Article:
Malaysia tows runaway ghost ship heading for gas rig
The Malaysian Maritime Enforcement Agency reports that it intervened to prevent a “ghost ship” from colliding with one of the large offshore gas platforms. The agency released video of a helicopter lowering the crew onto the deck of the fleeing abandoned ship to secure a towline to secure the ship to safety.
On January 3, the agency reported receiving a call for help from an Indonesian shipping company saying that one of its ships had lost control of an abandoned offshore vessel it was towing from Indonesia to China. . The tow rope controlling the 2,588 gross tons Bulwark of Winposh had parted from a position about 120 nautical miles from Kuala Terengganu, a town on the eastern coast of Peninsular Malaysia.
Abandoned offshore vessel was being towed to China when the tow line broke (MMEA)
They reported that the 236-foot-long vessel had parted in bad weather in Vietnamese waters. the Limin Rosmina, which was towing the abandoned vessel, was unable to control the deep-sea vessel. They reported that it was drifting southwest in Malaysian waters.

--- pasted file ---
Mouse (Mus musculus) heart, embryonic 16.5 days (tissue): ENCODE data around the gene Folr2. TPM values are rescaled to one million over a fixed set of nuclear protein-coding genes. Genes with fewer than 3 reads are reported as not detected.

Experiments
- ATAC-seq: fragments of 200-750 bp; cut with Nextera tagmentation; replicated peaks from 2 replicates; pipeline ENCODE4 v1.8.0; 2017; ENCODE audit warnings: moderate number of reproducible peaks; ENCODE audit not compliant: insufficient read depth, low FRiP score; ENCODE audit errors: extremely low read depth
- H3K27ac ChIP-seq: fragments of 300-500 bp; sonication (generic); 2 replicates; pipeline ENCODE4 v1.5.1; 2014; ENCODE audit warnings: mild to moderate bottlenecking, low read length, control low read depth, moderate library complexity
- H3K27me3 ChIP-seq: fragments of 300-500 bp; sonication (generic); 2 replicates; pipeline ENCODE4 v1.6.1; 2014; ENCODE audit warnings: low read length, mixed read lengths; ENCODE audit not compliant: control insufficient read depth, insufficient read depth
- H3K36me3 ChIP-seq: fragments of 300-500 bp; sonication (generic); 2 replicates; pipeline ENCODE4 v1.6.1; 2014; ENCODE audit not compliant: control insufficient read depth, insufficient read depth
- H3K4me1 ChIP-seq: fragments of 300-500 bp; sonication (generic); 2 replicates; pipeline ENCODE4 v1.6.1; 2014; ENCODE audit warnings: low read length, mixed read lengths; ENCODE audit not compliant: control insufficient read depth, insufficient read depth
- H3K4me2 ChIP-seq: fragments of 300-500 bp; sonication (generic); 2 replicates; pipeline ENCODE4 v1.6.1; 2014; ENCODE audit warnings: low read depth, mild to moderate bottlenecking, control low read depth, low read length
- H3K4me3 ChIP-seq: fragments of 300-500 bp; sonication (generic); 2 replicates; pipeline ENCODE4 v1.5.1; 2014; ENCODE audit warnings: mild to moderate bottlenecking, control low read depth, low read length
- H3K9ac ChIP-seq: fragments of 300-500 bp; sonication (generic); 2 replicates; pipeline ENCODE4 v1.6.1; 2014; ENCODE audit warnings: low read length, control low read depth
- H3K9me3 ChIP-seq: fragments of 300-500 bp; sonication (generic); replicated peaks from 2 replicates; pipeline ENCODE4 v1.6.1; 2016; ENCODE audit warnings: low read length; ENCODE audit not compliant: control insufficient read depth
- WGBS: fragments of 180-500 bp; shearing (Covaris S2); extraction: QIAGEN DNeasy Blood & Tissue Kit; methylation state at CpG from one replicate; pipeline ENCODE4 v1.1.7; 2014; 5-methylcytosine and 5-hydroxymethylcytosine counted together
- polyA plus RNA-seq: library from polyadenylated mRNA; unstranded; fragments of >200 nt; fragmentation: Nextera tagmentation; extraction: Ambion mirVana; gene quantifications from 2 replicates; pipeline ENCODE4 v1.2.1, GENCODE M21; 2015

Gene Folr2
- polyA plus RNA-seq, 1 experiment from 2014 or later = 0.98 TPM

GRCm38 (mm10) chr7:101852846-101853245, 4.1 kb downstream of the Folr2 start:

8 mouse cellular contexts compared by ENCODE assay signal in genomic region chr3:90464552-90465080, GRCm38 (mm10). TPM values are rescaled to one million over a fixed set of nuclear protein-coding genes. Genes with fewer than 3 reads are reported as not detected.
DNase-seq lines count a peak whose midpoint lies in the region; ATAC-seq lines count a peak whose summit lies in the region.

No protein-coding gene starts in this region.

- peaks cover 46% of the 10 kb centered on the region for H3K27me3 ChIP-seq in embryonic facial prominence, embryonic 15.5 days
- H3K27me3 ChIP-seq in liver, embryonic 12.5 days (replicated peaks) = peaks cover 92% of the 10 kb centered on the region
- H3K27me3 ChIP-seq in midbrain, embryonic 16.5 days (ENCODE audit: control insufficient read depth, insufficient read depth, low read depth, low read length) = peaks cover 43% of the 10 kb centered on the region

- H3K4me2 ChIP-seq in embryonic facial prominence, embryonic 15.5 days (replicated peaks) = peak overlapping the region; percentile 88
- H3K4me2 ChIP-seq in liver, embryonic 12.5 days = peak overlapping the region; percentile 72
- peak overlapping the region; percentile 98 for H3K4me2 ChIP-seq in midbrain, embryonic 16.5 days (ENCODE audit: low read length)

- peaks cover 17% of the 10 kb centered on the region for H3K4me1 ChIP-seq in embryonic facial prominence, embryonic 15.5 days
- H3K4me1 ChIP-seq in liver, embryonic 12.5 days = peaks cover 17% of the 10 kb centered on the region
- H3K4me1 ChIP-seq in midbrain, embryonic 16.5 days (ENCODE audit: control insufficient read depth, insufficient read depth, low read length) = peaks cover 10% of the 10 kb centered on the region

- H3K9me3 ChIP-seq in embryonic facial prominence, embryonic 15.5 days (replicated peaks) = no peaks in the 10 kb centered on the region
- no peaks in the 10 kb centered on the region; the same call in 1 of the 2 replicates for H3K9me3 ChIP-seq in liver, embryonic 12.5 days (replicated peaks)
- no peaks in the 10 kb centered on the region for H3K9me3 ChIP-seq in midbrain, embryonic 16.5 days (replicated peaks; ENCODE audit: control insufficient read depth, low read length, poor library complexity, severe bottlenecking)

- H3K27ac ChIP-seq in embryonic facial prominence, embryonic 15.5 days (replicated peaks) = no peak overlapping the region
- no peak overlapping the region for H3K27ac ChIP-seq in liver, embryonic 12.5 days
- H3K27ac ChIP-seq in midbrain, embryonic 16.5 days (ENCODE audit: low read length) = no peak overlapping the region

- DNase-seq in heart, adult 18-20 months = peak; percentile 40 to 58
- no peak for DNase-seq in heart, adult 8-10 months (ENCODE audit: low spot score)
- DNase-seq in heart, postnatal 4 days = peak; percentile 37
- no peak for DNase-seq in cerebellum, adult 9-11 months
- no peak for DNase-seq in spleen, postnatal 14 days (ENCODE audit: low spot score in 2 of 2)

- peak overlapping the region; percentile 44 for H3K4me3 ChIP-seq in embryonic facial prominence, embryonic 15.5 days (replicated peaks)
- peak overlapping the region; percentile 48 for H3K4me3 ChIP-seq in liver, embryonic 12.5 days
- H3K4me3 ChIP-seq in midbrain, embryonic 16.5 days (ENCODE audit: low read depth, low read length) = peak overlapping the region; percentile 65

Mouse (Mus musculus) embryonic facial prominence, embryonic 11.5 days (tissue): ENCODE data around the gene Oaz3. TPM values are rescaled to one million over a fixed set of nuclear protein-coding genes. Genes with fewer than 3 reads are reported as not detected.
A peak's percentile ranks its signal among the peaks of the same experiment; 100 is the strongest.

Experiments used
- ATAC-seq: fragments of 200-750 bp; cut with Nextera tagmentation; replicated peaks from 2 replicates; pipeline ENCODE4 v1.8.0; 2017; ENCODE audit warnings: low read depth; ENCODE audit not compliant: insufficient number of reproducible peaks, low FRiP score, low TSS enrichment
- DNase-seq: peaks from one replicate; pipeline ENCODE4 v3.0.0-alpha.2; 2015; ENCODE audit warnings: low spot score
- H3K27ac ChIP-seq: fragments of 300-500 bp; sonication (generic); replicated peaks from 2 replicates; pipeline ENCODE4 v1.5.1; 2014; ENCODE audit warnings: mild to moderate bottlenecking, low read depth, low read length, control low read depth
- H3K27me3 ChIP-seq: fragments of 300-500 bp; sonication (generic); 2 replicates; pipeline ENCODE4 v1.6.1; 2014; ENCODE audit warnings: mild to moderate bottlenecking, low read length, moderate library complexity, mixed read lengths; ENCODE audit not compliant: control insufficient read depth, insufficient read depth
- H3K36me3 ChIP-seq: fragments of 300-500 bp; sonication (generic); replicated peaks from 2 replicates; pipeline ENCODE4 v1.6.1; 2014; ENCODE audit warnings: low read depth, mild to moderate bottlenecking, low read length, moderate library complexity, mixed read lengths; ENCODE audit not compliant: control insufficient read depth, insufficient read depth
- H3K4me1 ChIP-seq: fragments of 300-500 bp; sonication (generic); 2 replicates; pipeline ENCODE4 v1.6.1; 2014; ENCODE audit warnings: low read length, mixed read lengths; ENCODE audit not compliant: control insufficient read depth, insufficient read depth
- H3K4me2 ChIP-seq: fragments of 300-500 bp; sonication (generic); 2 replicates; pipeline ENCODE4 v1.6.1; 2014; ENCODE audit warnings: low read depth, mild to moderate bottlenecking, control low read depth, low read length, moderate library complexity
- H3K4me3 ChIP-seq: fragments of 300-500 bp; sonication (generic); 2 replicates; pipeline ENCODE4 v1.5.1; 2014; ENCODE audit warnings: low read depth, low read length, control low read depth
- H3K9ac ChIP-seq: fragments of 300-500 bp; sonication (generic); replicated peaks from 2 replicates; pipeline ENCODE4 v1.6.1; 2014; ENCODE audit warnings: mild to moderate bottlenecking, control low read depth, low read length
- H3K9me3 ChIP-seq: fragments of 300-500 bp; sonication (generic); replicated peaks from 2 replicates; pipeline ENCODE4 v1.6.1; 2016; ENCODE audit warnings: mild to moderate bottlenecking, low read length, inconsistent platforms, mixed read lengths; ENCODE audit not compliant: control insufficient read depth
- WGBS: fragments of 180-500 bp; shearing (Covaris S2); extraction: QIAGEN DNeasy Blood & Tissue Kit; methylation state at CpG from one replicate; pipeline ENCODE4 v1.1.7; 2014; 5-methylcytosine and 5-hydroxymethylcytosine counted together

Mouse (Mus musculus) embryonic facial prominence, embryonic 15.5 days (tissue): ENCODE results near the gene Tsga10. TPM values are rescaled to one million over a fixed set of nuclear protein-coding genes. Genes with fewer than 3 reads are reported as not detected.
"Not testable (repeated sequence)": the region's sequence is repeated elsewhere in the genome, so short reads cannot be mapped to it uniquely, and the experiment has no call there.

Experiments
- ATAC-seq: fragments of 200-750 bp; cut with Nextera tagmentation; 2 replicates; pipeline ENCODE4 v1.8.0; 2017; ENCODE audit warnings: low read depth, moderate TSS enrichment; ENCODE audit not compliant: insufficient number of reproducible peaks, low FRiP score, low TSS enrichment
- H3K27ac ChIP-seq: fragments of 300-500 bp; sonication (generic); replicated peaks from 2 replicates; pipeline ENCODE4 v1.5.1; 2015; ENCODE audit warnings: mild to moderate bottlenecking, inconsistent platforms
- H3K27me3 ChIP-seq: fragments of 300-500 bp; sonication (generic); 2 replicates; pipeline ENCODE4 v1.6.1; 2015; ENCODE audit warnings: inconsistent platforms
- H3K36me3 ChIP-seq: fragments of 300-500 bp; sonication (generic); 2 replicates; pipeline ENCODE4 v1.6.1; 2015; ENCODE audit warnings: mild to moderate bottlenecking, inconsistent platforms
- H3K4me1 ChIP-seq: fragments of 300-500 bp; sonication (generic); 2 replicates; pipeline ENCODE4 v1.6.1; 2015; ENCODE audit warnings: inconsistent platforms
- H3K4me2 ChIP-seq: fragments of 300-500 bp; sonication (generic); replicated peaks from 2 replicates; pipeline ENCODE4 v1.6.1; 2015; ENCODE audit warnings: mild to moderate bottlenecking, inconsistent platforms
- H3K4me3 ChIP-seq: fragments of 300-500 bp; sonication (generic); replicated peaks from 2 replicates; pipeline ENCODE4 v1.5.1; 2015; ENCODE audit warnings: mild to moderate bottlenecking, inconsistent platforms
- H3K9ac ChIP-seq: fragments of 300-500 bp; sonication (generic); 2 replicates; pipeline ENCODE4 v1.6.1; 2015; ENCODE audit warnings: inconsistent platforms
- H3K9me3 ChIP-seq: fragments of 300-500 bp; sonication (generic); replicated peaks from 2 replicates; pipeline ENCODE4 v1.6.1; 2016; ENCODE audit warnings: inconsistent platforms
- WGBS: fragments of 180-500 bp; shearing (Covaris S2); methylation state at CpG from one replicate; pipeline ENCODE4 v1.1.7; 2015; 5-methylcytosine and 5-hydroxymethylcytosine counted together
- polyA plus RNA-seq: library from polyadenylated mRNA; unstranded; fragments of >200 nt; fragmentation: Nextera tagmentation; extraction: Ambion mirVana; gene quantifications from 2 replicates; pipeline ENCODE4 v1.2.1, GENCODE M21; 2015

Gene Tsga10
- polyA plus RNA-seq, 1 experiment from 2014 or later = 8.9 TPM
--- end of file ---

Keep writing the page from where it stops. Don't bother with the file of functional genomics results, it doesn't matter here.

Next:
The Malaysian Maritime Special Action Team deployed with one of its planes to analyze the situation and identify methods to prevent the ship from drifting. By analyzing the direction of the ship, they determined that it was at risk of colliding with the Petronas Telok A gas platform, an unmanned operation located in the South China Sea, about 125 miles off the coast of Malaysia.
In coordination with Petronas, MMEA was able to locate the fleeing vessel and the video shows personnel descended on the ship’s deck. They were able to secure a tow line to a vessel sent to the scene by Petronas. the Bulwark of Winposh is currently being towed in an operation expected to take up to 65 hours to bring it to the port of Malaysia.